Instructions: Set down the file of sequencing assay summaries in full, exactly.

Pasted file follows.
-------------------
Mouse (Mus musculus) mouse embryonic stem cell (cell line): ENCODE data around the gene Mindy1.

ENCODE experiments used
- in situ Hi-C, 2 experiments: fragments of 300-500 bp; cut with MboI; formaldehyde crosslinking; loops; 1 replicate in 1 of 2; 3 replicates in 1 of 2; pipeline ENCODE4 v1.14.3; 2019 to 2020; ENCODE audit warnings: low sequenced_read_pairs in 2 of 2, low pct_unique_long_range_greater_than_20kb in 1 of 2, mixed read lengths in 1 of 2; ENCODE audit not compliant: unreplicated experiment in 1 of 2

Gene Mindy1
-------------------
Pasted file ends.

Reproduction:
Mouse (Mus musculus) mouse embryonic stem cell (cell line): ENCODE data around the gene Mindy1.

ENCODE experiments used
- in situ Hi-C, 2 experiments: fragments of 300-500 bp; cut with MboI; formaldehyde crosslinking; loops; 1 replicate in 1 of 2; 3 replicates in 1 of 2; pipeline ENCODE4 v1.14.3; 2019 to 2020; ENCODE audit warnings: low sequenced_read_pairs in 2 of 2, low pct_unique_long_range_greater_than_20kb in 1 of 2, mixed read lengths in 1 of 2; ENCODE audit not compliant: unreplicated experiment in 1 of 2

Gene Mindy1